The changing media ecosystem has dramatically affected how people receive the news. The increasing popularity of online and digital platforms allows instant access to news from around the world. However, newspapers are often forced to lay off personnel or shut down completely, reducing local news efforts in smaller regions and communities.
Dr. Michelle Ferrier, associate dean of Innovation, Research/Creative Activity and Graduate Studies, became interested in how these changes affected communities through her experience as a former newspaper editor around 2007 when media outlets began making these drastic changes.
“Many people asked about the journalists, but they didn’t really ask about how the communities themselves were affected by those layoffs,” Ferrier says. “That’s where I began to think about a way to tell the story about the effects of the changes in the industry and personnel on communities.”
Ferrier continues her innovative research in the data visualization of what she calls “media deserts” or areas where fresh, local news is lacking. The Media Deserts Project analyzes zip code data on the changes in newspaper circulation over time from 2007-2011, a time when newspaper layoffs and shut downs were common.
The data are displayed on a geographical information system to create a climate map, with areas of high circulation of news in green and areas of low circulation in red. White areas are potential media deserts.
“The visualizations are designed to give the layperson a quick read on what’s happening in the community, and help them understand and begin the conversations at the local level about what they can do about it,” Ferrier says.
The data visualization provides opportunities for media entrepreneurship and innovation at the local level to areas lacking news, especially through online and digital technologies, Ferrier says.
Ferrier has currently mapped the circulation of all the daily national newspapers in the country. As the project continues, she plans to do more analysis of alternative news sources like weekly alternative and community newspapers as well as a community’s broadband access, television and radio broadcast reach in order to get a snapshot of what news reaches a particular community.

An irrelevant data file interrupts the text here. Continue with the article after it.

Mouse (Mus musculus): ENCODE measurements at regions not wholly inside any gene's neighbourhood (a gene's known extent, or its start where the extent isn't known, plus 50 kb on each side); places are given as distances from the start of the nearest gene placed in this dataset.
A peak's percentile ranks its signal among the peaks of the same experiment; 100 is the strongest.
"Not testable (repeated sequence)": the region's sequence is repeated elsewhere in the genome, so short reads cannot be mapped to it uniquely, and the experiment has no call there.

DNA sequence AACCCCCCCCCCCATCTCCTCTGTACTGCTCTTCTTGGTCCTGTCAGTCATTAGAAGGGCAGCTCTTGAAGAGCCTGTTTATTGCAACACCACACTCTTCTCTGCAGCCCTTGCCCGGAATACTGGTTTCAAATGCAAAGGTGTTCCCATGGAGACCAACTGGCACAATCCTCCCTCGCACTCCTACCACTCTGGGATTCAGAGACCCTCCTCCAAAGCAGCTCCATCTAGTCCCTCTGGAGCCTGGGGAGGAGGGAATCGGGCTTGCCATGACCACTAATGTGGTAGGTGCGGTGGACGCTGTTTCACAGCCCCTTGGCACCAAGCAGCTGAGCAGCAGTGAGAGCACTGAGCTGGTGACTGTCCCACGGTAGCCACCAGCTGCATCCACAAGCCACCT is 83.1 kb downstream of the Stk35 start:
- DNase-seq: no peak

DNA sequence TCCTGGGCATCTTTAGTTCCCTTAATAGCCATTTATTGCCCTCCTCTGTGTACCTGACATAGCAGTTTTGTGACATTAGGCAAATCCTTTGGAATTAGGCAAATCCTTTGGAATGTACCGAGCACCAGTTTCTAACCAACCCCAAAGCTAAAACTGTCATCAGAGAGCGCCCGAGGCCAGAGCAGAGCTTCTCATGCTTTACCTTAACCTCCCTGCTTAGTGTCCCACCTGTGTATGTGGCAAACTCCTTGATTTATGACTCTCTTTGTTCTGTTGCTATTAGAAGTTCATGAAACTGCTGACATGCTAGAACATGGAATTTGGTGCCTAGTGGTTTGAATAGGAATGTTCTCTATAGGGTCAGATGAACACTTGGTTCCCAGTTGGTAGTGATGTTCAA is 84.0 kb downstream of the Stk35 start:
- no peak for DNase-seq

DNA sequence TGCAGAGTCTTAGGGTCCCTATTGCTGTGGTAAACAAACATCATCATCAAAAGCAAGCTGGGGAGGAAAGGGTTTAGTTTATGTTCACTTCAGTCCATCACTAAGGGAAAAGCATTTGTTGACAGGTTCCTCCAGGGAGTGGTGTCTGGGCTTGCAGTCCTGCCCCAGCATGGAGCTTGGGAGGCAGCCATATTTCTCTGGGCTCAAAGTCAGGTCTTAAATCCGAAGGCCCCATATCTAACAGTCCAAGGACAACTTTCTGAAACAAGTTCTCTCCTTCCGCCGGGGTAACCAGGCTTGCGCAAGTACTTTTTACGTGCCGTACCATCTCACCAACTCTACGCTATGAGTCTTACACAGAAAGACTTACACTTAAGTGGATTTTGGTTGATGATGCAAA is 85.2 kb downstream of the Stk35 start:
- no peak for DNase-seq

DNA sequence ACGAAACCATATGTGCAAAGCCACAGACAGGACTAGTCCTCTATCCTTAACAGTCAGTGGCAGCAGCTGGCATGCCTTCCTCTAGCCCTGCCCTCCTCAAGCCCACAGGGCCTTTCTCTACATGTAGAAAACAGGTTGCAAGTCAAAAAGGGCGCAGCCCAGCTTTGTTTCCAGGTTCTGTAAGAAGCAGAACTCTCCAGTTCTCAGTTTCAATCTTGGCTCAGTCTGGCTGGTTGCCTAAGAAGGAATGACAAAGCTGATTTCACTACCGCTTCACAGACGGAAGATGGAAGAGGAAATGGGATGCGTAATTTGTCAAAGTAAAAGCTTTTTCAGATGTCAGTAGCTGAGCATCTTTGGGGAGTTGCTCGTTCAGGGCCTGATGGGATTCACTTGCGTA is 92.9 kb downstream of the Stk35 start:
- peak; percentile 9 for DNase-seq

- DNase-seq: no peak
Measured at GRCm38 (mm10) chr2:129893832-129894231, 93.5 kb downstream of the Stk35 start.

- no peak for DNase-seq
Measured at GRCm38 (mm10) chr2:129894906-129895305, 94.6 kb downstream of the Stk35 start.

Ferrier also researches the impact of hyperlocal online news, small, independent news operations serving a small geographic area. These hyperlocals cover local news in a community. However, hyperlocal is a poorly understood area because there is not much information available on how to make it successful and sustainable or whether hyperlocals are serving their communities with fresh news and information, Ferrier says.
After all layers of the media outlets are added in, community stakeholders can use Ferrier’s map to determine if their community is in a media desert, and what steps can be taken to start conversations about what can be done.
“We hope to help community members engage key stakeholders and opinion leaders in the community to have a conversation about the unique characteristics and demographics of the community,” Ferrier says. “Then they can develop innovations, whether they are broadcast, online or print, that can service that particular community’s needs for news and information.”
Social networking sites no longer constrain groups to being part of just a geographic community, but allow for the formation of other communities based on race, language or certain topics of importance. Ferrier’s work focuses on digital representations of individuals as well as culture and how individuals can better understand and utilize social networking sites to get the word out on important issues.
“There are no longer mass communication solutions, but instead it’s about how to create niche solutions that can be customized to serve particular audiences,” Ferrier says.
Ferrier hopes to create a locus of innovation at Ohio University to get all disciplines and schools involved with building visualizations and innovating. She also has a stake in the curriculum change at the University, providing significant development around media entrepreneurship to keep up with new technologies and give young professionals the tools they need to create and innovate successfully.
She manages the Scripps Innovation Challenge and the Scripps International Innovators Cup, two student competitions designed to educate students about startup culture and entrepreneurship. She also manages the Game Research and Immersive Design Lab, which provides research and incubation support to student entrepreneurial teams.
Dr. Geoff Dabelko is Professor and Director of Environmental Studies. He is an expert on climate change and security, environmental peacebuilding, water conflict and cooperation, and global environmental politics.Read More